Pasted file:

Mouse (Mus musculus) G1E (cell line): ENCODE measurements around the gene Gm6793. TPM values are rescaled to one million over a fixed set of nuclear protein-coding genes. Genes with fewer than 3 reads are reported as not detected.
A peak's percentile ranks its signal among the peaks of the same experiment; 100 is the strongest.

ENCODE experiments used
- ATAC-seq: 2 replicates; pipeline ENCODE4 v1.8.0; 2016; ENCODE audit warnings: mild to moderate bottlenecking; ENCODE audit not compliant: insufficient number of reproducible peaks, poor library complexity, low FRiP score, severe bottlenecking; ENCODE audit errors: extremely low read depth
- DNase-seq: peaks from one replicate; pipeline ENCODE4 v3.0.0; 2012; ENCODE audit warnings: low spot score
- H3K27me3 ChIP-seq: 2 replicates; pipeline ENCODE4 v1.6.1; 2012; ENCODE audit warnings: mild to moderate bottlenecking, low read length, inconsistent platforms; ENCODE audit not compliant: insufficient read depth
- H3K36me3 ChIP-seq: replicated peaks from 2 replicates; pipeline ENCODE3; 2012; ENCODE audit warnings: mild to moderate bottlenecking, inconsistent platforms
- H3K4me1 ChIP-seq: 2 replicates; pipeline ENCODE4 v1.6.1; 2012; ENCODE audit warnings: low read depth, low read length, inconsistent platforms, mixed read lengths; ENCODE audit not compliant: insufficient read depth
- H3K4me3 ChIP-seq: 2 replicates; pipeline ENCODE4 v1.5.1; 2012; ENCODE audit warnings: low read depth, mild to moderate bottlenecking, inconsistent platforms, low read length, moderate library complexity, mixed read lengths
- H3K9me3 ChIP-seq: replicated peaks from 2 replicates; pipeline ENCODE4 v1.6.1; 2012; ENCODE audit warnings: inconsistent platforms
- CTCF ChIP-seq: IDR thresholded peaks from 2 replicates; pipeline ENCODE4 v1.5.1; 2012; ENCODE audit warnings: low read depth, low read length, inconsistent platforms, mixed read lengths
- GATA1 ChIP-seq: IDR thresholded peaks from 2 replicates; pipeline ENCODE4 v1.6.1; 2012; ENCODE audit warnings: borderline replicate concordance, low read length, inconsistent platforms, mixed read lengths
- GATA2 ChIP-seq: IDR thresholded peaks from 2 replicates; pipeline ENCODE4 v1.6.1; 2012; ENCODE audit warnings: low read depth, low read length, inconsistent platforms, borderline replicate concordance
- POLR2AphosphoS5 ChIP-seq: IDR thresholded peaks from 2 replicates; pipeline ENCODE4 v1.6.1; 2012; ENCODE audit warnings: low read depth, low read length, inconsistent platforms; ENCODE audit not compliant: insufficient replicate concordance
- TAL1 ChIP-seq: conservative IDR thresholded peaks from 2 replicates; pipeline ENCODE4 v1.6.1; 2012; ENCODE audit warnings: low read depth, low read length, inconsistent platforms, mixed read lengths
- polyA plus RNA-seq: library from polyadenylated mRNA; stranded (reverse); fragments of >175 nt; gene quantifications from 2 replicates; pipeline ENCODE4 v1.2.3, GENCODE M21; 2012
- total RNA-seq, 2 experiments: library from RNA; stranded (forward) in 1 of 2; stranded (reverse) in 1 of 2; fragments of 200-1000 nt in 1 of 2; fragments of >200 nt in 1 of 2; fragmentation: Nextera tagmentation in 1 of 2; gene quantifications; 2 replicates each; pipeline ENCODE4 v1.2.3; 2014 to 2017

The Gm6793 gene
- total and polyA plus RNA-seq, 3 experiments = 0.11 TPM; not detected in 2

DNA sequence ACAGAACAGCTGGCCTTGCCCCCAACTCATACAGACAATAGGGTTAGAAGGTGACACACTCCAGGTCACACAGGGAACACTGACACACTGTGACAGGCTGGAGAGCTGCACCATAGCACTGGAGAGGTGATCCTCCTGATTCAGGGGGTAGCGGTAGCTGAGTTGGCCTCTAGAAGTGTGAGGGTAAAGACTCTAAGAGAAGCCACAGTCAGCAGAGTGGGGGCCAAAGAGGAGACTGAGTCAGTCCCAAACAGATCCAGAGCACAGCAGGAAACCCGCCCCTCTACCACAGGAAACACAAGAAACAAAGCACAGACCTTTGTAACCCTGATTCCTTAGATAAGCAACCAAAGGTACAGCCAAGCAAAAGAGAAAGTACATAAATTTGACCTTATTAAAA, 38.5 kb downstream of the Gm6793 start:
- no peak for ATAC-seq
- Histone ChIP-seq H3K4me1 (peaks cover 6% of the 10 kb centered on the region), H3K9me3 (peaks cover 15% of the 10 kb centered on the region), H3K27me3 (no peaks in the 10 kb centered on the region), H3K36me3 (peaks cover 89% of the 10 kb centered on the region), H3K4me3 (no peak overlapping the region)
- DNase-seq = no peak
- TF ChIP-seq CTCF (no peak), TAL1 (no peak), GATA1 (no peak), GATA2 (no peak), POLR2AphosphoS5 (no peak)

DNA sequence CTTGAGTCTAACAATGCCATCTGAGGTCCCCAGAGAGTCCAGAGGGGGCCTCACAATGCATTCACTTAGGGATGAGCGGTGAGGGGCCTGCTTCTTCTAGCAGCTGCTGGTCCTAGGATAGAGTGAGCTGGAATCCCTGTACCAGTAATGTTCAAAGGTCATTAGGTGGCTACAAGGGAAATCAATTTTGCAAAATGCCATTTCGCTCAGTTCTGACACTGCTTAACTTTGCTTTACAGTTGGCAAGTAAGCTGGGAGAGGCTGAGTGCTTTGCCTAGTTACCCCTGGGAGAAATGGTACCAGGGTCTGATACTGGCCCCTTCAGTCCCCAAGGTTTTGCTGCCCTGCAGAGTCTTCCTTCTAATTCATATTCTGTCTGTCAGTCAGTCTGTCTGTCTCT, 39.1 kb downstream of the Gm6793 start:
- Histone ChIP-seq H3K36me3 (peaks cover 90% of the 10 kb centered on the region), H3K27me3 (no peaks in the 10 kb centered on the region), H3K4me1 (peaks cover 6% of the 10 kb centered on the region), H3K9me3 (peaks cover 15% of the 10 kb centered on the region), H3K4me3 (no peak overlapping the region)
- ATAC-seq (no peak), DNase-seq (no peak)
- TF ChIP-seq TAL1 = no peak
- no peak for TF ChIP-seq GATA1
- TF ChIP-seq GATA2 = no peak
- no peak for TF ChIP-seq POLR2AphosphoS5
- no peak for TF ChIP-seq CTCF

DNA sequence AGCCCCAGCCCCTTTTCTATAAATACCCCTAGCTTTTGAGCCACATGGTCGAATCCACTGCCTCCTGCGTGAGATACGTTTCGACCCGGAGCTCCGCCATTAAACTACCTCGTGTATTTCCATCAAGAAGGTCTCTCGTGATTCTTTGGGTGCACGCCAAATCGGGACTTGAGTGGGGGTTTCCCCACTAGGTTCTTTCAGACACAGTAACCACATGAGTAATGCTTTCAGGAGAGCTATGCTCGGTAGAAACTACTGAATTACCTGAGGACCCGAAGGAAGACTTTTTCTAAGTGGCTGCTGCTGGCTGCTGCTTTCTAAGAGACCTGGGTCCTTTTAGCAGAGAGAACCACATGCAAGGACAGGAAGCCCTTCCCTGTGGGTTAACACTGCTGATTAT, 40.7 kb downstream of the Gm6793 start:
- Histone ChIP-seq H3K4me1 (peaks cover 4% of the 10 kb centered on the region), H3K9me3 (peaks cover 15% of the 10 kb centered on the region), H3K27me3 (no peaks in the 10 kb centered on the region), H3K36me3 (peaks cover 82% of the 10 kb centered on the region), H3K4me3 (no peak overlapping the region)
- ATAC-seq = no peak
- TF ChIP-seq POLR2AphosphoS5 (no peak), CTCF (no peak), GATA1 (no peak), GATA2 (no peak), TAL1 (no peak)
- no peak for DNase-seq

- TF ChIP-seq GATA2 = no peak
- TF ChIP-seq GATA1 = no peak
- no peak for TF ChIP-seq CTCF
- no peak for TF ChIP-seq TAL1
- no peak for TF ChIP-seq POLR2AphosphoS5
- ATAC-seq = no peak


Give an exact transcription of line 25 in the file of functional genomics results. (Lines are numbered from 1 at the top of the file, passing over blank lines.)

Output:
DNA sequence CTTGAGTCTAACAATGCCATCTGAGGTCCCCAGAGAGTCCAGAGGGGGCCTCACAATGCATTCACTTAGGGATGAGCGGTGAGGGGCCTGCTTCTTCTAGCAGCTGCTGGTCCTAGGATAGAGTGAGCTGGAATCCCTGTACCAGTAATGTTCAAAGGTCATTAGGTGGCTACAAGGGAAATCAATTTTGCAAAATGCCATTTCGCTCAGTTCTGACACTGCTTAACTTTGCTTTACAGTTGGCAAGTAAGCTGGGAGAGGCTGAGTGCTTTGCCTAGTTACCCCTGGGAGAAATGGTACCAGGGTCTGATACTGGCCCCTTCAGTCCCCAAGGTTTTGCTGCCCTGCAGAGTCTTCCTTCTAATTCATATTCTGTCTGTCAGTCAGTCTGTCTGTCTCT, 39.1 kb downstream of the Gm6793 start: